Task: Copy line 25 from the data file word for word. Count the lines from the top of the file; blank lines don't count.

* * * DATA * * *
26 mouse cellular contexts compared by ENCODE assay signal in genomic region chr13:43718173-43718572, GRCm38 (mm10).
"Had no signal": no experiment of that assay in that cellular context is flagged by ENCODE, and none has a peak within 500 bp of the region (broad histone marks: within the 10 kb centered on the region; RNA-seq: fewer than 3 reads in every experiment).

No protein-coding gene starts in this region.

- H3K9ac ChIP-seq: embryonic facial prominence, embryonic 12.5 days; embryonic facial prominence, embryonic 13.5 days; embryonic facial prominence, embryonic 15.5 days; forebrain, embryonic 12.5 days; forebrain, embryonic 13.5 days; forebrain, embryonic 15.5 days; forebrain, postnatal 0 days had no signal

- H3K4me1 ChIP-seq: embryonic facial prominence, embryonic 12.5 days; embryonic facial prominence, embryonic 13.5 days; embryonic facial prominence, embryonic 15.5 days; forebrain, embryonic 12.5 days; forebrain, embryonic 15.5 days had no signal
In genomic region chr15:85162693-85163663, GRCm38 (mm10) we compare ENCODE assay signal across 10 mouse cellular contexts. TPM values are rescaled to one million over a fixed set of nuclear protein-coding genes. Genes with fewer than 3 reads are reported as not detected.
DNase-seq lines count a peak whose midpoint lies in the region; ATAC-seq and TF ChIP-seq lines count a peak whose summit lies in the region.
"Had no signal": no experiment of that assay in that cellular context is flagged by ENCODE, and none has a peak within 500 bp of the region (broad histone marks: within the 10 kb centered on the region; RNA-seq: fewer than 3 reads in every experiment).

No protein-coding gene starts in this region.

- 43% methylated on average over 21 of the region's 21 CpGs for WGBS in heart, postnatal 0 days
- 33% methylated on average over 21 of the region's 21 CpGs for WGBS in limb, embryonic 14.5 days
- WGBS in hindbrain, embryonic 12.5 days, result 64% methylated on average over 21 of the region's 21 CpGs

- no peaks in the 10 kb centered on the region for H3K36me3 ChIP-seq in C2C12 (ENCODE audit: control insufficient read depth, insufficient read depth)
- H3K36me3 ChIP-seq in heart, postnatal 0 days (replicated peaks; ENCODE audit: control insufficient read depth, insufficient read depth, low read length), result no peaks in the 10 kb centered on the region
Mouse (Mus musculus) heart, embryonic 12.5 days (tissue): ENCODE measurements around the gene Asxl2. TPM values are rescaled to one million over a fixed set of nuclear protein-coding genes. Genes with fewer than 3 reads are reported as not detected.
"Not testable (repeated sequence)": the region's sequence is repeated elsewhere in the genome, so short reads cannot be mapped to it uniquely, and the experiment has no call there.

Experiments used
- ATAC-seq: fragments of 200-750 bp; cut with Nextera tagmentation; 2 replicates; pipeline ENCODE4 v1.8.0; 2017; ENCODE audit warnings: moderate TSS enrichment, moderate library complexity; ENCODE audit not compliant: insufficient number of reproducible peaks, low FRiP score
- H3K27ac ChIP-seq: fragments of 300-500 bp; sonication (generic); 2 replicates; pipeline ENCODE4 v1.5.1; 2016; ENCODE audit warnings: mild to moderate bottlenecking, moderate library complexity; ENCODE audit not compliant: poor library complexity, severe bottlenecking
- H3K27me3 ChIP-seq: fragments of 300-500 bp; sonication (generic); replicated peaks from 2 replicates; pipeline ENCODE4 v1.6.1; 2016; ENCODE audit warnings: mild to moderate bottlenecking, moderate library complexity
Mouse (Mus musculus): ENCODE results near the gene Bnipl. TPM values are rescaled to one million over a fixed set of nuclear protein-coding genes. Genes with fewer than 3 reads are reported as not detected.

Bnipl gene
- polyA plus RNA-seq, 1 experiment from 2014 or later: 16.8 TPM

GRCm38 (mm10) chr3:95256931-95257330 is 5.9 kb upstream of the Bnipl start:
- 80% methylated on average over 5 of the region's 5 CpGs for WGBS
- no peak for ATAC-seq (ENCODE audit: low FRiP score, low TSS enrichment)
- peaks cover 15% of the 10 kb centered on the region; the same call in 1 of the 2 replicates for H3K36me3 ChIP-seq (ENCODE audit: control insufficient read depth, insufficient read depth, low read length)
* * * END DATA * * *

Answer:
- 80% methylated on average over 5 of the region's 5 CpGs for WGBS